© The Financial Times Ltd 2014 FT and 'Financial Times' are trademarks of The Financial Times Ltd.
January 15, 2013 5:45 pm
For the Unicorn Theatre to host Chris Goode’s play is an interesting departure. This is, after all, a purpose-built playhouse for children and young people: its main programme caters to ages from two to 21. But Monkey Bars is a play for adults. It is its content that makes it such a good fit here: the show, an award-winner at last year’s Edinburgh Festival, compels adults to listen to children by the simple device of putting their words into adult mouths. It sounds whimsical and potentially rather cute, but in practice it proves funny, revealing and sobering.
Goode worked with Karl James, whose work as a mediator involves a great deal of listening. He recorded 72 children under the age of 11, then Goode mounted some of their conversations in short scenes depicting standard encounters in the adult world – the job interview, the therapy session, the wine-bar chat. The six-strong company delivers them, dressed in standard adult work uniform of white shirt and black trousers. The result proves quite astute about adult behaviour – you realise how many apparently grown-up conversations are very similar to those held by children. One highlight is the job interview, in which a panel of board members fires absurd questions about sweeties at a nervous would-be employee. One interviewer narrows her eyes and leans forward gravely. “If you were a bubblegum creature, what would you do?” she asks pointedly.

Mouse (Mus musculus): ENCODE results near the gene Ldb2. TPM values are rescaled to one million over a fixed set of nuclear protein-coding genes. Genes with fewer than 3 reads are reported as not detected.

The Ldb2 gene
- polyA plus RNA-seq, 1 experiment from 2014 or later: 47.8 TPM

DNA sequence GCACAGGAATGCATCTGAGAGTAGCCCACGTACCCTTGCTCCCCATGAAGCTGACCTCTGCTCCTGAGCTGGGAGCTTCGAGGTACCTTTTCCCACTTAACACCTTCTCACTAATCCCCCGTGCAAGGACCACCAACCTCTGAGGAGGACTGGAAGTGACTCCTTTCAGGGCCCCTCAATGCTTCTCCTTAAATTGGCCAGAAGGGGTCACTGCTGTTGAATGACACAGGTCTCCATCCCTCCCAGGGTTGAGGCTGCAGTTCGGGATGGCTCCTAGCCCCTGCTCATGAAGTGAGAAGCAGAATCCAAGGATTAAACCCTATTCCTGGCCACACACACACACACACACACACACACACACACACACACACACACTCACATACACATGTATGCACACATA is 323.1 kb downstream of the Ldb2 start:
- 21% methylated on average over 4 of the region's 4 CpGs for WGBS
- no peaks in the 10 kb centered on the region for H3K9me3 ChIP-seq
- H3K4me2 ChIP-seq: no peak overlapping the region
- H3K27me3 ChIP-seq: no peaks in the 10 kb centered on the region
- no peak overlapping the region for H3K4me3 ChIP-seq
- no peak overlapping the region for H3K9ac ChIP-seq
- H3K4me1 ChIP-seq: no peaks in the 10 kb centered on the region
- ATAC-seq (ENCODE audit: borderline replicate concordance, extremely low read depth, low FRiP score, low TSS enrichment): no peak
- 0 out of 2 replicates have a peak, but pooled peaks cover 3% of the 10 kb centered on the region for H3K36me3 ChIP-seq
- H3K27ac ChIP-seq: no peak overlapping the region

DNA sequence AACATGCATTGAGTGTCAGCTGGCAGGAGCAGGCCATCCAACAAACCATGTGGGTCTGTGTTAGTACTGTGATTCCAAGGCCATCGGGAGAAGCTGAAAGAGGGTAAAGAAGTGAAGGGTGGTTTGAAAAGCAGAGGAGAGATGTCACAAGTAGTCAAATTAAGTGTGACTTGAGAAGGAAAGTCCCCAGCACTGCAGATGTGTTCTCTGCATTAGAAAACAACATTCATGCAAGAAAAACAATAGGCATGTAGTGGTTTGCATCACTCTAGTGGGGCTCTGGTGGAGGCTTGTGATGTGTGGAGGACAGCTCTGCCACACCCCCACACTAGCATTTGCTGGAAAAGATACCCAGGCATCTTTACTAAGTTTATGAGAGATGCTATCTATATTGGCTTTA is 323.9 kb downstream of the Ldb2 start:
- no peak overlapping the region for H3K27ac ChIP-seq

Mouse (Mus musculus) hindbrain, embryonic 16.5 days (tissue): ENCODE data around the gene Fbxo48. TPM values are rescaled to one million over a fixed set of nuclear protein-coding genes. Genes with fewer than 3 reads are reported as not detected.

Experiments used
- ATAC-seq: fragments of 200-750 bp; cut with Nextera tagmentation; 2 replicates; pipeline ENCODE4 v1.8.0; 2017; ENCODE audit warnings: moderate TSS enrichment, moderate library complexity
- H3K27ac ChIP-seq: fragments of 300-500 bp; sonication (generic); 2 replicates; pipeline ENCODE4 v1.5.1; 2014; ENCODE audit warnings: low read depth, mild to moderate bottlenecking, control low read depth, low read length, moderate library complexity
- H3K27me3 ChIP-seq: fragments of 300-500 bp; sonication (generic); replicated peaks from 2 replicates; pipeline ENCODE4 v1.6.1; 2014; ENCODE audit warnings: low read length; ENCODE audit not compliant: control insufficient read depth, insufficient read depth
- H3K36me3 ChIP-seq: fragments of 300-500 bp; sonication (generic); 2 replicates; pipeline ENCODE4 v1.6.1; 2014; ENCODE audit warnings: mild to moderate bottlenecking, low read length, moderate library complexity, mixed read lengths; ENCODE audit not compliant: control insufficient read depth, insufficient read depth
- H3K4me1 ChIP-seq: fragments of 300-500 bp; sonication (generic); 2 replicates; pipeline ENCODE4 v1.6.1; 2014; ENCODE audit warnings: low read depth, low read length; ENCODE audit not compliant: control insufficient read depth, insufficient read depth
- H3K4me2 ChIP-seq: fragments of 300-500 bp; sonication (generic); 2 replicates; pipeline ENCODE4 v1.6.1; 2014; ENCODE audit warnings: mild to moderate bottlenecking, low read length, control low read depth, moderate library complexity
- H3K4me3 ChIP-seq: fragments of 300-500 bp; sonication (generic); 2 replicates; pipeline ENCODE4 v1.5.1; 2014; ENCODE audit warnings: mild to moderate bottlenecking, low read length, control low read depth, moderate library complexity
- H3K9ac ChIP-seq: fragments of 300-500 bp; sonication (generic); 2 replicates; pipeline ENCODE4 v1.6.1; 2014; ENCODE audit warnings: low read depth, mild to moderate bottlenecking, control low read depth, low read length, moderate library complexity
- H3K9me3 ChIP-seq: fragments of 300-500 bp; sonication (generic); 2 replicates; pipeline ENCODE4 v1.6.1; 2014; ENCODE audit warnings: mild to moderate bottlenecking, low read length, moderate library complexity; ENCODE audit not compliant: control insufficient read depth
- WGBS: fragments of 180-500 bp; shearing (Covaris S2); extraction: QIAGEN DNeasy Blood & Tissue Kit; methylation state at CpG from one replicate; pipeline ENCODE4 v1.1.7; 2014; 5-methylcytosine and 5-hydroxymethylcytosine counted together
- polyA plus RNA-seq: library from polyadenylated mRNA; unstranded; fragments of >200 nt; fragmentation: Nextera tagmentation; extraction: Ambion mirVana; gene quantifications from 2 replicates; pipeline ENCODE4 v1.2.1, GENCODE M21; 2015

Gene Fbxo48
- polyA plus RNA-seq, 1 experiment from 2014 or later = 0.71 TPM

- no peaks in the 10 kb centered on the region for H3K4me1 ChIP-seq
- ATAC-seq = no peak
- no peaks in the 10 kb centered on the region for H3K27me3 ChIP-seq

There’s gentle humour in the shape of one tousle-haired musician who serenades a green jelly. But the show can also be very telling as it both demonstrates children’s reading of the adult world and the attitudes they pick up and offers painful glimpses of their own difficult experiences. Two men sit on a park bench tut-tutting over the shortcomings of the young: the “inappropriate clothing”; the “disappointing” behaviour. “Our generation should just generally improve,” they conclude – and you have to struggle to remember these are the words of small boys. Meanwhile one lad casually reveals the brutal relationship between his quarrelling parents and a little girl quietly rationalises her lack of contact with her estranged father.
Acted with wit and generosity by the cast (Philip Bosworth, Angela Clerkin, Jacquetta May, Christian Roe, Gwyneth Strong and Gordon Warnecke), this is a surprising and poignant show that explores the links and the gaps between adults and children, and reminds us that we should both speak, and listen, with care.
Copyright The Financial Times Limited 2014. You may share using our article tools.
Please don't cut articles from FT.com and redistribute by email or post to the web.